Scientist explains why major river near Taal volcano dried up; will it erupt soon?

An expert from the Philippines warned that the disappearance of parts of a river near Taal volcano could indicate an upcoming eruption

A scientist from the Philippines explained why portions of a major river near the country's Taal volcano has suddenly dried up and disappeared this week. The scientist noted that this could be a clear indication that the volcano is preparing to erupt violently.

Following last Sunday's eruption, local agencies are still monitoring the activities of the Taal volcano, which is located in a province known as Batangas. Experts believe that the ongoing volcanic activity in the region could result in a powerful eruption.

Taal Volcano, Philippines
Taal Volcano, Philippines Wikimedia Commons

Taal and the Pansipit River

On Wednesday, residents living in areas near the volcano reported that portions of a major river system known as Pansipit River have suddenly dried up. This river is over five miles long and goes through various towns in Batangas. It also serves as the only drainage outlet of the Taal Lake, a large body of freshwater that fills the caldera of the volcano.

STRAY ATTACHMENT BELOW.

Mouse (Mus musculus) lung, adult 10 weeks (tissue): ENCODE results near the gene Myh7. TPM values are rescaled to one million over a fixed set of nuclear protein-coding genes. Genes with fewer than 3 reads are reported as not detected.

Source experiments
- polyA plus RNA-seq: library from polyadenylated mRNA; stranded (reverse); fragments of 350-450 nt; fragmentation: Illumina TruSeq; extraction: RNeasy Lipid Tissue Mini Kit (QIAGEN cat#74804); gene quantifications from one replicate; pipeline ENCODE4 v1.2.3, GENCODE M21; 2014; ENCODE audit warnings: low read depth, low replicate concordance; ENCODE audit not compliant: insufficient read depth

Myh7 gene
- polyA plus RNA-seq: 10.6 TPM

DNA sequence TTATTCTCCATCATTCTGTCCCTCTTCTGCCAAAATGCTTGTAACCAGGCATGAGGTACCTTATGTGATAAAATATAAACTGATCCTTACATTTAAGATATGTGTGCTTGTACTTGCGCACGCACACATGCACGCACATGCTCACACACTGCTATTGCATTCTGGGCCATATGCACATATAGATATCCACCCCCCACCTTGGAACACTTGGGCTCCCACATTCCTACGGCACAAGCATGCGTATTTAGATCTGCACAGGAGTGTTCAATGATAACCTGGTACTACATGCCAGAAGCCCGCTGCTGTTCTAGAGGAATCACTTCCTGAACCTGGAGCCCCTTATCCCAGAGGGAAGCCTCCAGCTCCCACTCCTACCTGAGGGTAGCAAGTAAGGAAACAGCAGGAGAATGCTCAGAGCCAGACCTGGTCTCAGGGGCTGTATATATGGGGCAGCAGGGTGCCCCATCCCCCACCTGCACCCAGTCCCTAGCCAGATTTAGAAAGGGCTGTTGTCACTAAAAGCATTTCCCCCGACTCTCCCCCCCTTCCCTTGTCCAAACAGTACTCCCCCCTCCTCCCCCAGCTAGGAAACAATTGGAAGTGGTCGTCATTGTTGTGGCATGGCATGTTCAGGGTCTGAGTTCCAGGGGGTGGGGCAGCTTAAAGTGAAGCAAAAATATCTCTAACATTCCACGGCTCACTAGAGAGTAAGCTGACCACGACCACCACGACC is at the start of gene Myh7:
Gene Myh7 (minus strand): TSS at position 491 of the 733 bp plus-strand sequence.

According to Dr Winchell Sevilla, a volcanologist and supervising science research specialist for the Philippine Institute of Volcanology and Seismology (PHIVOLCS), the current state of the Pansipit River is directly related to Taal volcano's activities.

Why The River Is Disappearing

Taal Volcano
Twitter grab

He explained that due to the accumulation of magma beneath the surface, the ground surrounding the volcano has started to swell. Since the ground has been lifted up, this may have caused the water from the river to flow to lower areas not yet affected by the swelling.

"Since the natural flow of water in the river is that it goes to the lower areas, a portion of the Pansipit River dried up possibly because of the swelling or bulging of the ground in the area," Sevilla told the Manila Bulletin.

Another possible explanation regarding the disappearance of water from the river is it may have been absorbed by the fissures or volcanic events that appeared after Taal's initial explosion. According to the volcanologist, the drying up of parts of Pansipit River is a clear indication that the Taal volcano is not yet stable and that the areas around it are still dangerous to visit. If the volcanic activities continue, these could lead to a powerful eruption that could affect a large part of the Philippines.